Nevertheless, meeting his awful grandson makes Carlos confess something to Borja: even though he had promised himself upon the death of his wife never to be with a woman again, he had spectacularly failed when he met Barbara Blomberg ten years before, and the result of that had been a boy called Jerónimo, whom Carlos had decided to bring to Spain to live under the care of Luis de Quijada. And of course, he hadn’t recognised to anyone that the child was his, because that would be a stain on the memory of his wife and an insult to his much-beloved son Felipe. But he still wants to meet him, so he asks Borja to go and bring him over –and Borja at first is a bit taken aback by the emperor’s ‘sin’ until Carlos reminds him that everyone has sinned in some way, alluding to Borja’s eternal crush on Carlos’s wife.
In the meantime, Carlos receives the visit of his sisters Leonor and María. The main issue here is that Leonor wants to go to Portugal to spend her last years with her daughter, but Carlos has found out that Leonor’s daughter doesn’t want to meet her. To avoid hurting her feelings, Carlos simply tells her that the kings of Portugal haven’t granted permission because they are still angry with Carlos for cancelling the marriage between Felipe and Leonor’s daughter. This angers Leonor beyond reason, who thinks her brother simply doesn’t care and hasn’t tried hard enough. But the truth is that Carlos has decided to be a good brother for once and prefers to have Leonor mad at him instead of mad at her daughter. María, who knows the truth, decides that she wants to go to Portugal to convince the girl, and also to meet her sister Catalina.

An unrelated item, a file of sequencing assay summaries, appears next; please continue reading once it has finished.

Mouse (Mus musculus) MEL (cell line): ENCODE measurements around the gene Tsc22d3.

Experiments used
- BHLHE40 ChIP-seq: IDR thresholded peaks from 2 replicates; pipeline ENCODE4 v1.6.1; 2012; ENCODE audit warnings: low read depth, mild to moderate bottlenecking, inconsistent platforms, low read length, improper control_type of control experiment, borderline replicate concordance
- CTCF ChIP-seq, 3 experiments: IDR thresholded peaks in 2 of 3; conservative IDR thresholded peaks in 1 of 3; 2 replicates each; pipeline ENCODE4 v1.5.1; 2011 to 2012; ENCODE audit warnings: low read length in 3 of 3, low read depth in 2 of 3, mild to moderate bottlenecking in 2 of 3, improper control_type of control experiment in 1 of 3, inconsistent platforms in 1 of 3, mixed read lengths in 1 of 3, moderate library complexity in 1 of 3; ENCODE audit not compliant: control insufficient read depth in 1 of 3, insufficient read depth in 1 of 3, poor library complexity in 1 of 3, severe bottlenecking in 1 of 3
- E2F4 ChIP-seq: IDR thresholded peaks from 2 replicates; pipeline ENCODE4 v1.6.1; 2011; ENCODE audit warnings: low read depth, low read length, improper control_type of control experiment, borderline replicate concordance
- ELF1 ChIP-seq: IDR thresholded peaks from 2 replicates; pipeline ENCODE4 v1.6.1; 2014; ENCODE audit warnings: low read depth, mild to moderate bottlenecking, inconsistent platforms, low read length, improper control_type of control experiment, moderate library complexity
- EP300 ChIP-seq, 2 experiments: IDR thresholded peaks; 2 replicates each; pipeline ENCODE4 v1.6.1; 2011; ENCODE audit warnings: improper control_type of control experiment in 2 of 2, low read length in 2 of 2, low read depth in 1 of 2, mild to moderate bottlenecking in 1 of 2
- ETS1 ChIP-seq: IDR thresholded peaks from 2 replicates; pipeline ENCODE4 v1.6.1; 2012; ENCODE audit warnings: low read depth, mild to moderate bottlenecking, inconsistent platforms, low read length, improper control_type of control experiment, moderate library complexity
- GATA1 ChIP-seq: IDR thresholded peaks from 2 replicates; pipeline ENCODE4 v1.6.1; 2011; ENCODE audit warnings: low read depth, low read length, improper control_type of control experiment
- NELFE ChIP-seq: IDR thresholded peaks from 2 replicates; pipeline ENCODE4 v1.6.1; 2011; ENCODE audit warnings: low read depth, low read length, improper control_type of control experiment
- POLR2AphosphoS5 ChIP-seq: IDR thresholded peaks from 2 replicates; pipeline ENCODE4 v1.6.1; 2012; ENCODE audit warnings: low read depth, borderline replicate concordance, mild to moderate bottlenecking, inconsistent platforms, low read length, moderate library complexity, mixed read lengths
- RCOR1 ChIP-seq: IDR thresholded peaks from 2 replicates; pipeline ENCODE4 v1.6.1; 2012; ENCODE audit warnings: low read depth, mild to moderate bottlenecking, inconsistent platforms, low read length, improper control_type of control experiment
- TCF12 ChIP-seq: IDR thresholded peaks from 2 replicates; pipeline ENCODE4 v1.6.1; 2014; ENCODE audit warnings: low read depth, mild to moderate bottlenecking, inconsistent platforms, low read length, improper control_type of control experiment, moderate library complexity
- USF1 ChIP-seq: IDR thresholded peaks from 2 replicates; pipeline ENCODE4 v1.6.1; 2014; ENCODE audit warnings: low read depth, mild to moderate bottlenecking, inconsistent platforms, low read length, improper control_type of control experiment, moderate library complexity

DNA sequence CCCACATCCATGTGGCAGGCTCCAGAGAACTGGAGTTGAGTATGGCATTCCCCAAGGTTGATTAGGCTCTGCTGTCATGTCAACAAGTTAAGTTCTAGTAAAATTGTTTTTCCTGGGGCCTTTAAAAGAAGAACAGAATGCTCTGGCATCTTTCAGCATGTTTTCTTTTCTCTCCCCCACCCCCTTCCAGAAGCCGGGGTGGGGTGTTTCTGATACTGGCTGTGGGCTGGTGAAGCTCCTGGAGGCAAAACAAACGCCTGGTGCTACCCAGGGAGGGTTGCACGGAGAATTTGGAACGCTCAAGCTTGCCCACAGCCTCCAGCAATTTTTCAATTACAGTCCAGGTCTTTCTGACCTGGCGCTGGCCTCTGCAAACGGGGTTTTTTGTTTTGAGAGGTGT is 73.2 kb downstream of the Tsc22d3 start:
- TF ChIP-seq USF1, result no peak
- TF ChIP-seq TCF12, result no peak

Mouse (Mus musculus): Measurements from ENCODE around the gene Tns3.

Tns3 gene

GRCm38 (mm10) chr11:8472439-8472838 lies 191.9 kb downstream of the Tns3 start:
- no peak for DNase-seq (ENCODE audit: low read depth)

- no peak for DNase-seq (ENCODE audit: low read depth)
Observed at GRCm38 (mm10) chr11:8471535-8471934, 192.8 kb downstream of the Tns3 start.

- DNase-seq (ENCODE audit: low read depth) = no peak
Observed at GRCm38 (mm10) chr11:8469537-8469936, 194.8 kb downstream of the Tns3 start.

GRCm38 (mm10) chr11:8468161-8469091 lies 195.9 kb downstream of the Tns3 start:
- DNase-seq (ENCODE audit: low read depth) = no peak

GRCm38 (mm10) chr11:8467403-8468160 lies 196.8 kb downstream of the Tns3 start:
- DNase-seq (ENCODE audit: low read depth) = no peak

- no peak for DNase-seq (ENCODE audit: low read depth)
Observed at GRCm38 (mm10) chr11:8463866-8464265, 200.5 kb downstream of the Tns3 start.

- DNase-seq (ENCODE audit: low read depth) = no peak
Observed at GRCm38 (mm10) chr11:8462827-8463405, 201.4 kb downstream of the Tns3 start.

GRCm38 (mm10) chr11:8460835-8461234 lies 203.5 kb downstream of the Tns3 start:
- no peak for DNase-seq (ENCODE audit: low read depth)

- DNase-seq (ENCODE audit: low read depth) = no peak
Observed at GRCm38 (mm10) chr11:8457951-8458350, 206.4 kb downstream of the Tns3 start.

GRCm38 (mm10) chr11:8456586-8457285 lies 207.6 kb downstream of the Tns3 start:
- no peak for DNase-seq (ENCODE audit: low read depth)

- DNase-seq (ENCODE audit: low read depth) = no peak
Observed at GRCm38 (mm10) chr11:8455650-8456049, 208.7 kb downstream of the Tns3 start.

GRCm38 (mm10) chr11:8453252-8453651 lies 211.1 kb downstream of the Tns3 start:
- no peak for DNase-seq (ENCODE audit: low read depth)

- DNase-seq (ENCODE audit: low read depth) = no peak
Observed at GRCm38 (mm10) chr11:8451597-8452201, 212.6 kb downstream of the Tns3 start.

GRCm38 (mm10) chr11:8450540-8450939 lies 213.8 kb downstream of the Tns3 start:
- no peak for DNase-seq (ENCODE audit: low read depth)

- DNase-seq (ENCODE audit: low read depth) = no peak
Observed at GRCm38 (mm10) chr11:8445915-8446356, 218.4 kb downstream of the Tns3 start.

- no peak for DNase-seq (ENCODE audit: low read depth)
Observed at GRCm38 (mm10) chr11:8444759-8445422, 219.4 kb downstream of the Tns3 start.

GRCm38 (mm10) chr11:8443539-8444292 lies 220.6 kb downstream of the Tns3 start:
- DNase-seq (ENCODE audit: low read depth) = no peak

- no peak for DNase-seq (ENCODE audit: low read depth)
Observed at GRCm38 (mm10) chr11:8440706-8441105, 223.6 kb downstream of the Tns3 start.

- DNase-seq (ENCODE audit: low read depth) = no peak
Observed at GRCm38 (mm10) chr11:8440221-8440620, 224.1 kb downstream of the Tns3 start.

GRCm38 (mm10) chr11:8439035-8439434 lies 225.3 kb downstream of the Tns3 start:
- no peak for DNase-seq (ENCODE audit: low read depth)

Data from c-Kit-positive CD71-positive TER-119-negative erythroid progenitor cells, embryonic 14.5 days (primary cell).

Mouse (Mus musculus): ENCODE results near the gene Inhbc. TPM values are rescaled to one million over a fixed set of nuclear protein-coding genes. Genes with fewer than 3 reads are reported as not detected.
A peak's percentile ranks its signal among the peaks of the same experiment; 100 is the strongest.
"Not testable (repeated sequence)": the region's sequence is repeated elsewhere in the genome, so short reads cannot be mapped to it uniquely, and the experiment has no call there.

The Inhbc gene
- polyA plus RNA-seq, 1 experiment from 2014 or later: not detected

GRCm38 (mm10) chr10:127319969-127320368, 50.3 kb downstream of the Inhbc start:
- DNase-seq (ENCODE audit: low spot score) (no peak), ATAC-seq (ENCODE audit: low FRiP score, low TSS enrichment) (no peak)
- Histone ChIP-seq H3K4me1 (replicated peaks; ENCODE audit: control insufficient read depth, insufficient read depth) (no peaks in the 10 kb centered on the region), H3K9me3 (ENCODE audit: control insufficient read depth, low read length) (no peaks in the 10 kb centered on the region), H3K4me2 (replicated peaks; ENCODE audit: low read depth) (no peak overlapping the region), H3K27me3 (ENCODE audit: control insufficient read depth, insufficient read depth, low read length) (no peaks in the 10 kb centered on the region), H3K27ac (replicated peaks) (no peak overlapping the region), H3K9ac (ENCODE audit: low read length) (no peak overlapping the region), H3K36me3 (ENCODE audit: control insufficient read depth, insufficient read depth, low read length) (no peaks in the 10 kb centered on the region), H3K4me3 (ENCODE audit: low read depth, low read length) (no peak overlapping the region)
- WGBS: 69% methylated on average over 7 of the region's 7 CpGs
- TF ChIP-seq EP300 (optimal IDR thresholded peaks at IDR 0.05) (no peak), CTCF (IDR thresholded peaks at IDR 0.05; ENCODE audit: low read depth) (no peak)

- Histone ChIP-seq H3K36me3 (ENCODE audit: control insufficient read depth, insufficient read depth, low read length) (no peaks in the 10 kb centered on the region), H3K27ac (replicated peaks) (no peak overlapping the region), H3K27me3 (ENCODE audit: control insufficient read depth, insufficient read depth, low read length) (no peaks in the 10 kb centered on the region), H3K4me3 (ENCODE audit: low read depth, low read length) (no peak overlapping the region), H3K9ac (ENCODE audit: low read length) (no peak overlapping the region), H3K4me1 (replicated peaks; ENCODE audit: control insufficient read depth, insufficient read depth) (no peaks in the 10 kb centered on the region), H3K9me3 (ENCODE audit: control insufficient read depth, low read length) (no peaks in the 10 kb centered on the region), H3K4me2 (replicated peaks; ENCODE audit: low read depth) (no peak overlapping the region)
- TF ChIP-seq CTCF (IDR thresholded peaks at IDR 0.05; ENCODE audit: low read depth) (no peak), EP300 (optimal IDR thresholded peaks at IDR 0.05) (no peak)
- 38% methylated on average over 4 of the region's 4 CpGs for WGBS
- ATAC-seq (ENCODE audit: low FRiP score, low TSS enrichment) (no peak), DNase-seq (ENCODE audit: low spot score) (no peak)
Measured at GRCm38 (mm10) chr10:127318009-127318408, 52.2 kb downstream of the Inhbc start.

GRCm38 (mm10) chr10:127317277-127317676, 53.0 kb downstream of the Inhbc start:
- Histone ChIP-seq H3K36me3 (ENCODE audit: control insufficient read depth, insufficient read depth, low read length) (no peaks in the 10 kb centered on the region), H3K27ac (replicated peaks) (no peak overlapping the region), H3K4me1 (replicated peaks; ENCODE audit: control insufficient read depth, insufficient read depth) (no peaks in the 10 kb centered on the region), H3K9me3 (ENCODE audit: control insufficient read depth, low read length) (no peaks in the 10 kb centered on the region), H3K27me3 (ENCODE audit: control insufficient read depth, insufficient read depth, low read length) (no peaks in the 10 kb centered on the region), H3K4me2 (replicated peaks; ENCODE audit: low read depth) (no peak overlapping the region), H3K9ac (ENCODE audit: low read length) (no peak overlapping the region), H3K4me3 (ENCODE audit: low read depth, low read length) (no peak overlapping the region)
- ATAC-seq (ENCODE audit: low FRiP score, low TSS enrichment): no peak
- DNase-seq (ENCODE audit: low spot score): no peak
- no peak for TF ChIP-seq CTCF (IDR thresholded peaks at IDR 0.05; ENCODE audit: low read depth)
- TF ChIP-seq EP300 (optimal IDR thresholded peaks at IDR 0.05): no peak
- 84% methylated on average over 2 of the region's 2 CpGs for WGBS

So then María finally gets to meet her sister Catalina, both of them in their fifties. Luckily for Leonor, María discovers that king Joao’s dying wish was to make Leonor’s daughter reunite with her mother (her name is Maria, but there are so many Marias that I rather refer to her as Leonor’s daughter, it is less confusing).
But then the daughter thinks it twice and decides to ignore the dying wish of her half-brother (who is actually her father, but never mind), and not go to the Portuguese border with María to meet Leonor, which leaves Leonor completely devastated, sinking her into a sadness that would take all the strength from her and eventually her life, a month later.
In reality, just so that you know, mother and daughter did meet, but Leonor’s daughter was so justifiably angry at her mother that she told her she didn’t want to be with her or spend any time with her. And then Leonor died. Poor woman, what a suffering life she led.
But let’s go back to the monastery, where Carlos eats while staring at Titian’s painting of his late wife Isabel like one would stare at a TV these days. God, that was sad.